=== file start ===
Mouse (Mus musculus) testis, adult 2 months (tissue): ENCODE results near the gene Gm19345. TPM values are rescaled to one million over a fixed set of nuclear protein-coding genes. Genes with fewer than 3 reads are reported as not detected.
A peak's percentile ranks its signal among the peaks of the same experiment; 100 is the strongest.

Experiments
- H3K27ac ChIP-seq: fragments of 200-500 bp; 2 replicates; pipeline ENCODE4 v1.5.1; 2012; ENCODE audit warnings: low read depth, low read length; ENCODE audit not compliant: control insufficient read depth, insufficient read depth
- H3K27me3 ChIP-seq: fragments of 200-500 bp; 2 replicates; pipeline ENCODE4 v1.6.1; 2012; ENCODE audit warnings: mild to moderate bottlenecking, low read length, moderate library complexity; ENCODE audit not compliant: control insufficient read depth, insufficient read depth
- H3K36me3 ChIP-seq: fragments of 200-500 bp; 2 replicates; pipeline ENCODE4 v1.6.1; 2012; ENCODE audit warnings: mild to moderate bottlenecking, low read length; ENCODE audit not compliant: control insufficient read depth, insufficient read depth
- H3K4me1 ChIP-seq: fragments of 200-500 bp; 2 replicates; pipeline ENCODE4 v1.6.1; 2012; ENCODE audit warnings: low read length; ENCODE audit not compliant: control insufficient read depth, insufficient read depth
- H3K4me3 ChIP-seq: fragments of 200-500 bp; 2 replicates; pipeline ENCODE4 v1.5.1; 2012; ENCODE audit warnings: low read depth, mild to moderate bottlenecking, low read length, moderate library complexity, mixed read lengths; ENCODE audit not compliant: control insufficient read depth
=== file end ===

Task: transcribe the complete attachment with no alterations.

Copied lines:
Mouse (Mus musculus) testis, adult 2 months (tissue): ENCODE results near the gene Gm19345. TPM values are rescaled to one million over a fixed set of nuclear protein-coding genes. Genes with fewer than 3 reads are reported as not detected.
A peak's percentile ranks its signal among the peaks of the same experiment; 100 is the strongest.

Experiments
- H3K27ac ChIP-seq: fragments of 200-500 bp; 2 replicates; pipeline ENCODE4 v1.5.1; 2012; ENCODE audit warnings: low read depth, low read length; ENCODE audit not compliant: control insufficient read depth, insufficient read depth
- H3K27me3 ChIP-seq: fragments of 200-500 bp; 2 replicates; pipeline ENCODE4 v1.6.1; 2012; ENCODE audit warnings: mild to moderate bottlenecking, low read length, moderate library complexity; ENCODE audit not compliant: control insufficient read depth, insufficient read depth
- H3K36me3 ChIP-seq: fragments of 200-500 bp; 2 replicates; pipeline ENCODE4 v1.6.1; 2012; ENCODE audit warnings: mild to moderate bottlenecking, low read length; ENCODE audit not compliant: control insufficient read depth, insufficient read depth
- H3K4me1 ChIP-seq: fragments of 200-500 bp; 2 replicates; pipeline ENCODE4 v1.6.1; 2012; ENCODE audit warnings: low read length; ENCODE audit not compliant: control insufficient read depth, insufficient read depth
- H3K4me3 ChIP-seq: fragments of 200-500 bp; 2 replicates; pipeline ENCODE4 v1.5.1; 2012; ENCODE audit warnings: low read depth, mild to moderate bottlenecking, low read length, moderate library complexity, mixed read lengths; ENCODE audit not compliant: control insufficient read depth